In Colorado, any person or company that performs work or furnishes materials used in the construction, alteration or improvement of any home, structure or property may be entitled to a mechanic’s lien under C.R.S. §38-22-101. However, Colorado requires strict compliance with the statute to enforce the lien. A Notice of Intent to File Lien Statement before the lien is filed must be served on the property owner; the lien statement must contain specific information as provided by Colorado statutes; and an affidavit of service must be included. Generally, the lien must be recorded within 4-months of the completion of the project or the last date of provision of labor or materials and a civil action must be initiated within 6-months to foreclose on the lien (there are some exceptions to this timeline).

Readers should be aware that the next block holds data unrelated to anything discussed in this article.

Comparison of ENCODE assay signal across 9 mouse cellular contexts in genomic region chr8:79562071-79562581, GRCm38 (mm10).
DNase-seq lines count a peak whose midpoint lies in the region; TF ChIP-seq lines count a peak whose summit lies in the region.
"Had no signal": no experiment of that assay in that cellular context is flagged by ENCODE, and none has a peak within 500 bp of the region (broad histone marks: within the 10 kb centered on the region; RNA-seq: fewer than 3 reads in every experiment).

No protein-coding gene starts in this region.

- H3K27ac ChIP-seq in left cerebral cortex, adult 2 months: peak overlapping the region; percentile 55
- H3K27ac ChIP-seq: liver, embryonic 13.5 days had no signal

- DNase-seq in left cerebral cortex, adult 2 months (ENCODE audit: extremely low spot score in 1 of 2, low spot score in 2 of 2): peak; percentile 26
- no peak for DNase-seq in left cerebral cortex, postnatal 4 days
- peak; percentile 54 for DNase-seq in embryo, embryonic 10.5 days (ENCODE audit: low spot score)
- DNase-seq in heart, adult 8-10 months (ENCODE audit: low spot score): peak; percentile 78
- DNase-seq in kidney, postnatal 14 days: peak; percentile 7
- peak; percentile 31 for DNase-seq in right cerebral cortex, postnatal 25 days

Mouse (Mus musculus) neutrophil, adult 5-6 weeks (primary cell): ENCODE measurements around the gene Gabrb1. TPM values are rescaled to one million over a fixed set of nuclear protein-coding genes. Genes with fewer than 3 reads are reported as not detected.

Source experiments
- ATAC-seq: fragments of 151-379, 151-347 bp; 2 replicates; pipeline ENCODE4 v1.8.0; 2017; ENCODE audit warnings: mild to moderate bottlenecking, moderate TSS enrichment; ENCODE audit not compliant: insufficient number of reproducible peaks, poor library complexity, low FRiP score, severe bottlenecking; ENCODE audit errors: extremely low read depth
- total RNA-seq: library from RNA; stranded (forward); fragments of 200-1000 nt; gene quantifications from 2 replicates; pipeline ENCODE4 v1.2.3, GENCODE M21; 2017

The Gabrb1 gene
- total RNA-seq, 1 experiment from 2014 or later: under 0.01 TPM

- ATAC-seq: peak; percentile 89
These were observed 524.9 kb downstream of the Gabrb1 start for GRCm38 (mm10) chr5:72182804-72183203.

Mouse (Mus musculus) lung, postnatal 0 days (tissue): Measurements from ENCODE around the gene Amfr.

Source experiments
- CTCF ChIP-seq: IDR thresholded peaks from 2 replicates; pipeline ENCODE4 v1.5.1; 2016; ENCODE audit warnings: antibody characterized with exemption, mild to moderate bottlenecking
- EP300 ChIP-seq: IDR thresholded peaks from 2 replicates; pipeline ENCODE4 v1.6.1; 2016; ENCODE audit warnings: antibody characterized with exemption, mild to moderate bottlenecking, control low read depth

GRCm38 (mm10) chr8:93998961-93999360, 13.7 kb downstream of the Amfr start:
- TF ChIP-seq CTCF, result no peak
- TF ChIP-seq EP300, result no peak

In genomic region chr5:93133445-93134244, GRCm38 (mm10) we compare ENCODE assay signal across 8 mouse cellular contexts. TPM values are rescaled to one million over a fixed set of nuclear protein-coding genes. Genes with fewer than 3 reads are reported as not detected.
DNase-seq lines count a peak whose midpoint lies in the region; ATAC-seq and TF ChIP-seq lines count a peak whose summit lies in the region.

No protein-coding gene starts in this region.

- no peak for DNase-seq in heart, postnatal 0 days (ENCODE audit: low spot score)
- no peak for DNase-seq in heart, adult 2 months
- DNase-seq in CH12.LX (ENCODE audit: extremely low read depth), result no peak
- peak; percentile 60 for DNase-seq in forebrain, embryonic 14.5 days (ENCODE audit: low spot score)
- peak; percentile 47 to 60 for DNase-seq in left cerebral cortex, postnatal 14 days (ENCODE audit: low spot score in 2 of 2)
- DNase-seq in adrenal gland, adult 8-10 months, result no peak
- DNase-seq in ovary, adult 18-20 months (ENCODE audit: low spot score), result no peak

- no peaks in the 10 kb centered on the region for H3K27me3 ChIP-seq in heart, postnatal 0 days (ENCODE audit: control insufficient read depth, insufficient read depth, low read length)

While Colorado has a “spurious” lien statute that allows for a quick procedure and the award of prevailing party attorney’s fees for certain “spurious” documents that cloud the title to property, the statute does not apply to a general mechanic’s lien. The Colorado Court of Appeals has held that a general mechanic’s lien cannot be attacked under the “spurious” lien statute but rather the proper procedure is an action to quiet title.
Of course, if a mechanic’s lien is not available because the time has expired to do so, this doesn’t prevent a lawsuit for breach of contract as long as it’s brought within the timeframe provided by the statute of limitations (generally, 3-years in Colorado with some exceptions). Thereafter, a judgment in the lawsuit may be used to record a lis pendens on the property.
Tuscany, LLC v. Western States Excavating Pipe & Boring, LLC, 128 P.3d 274, 279 (Colo. App. 2005),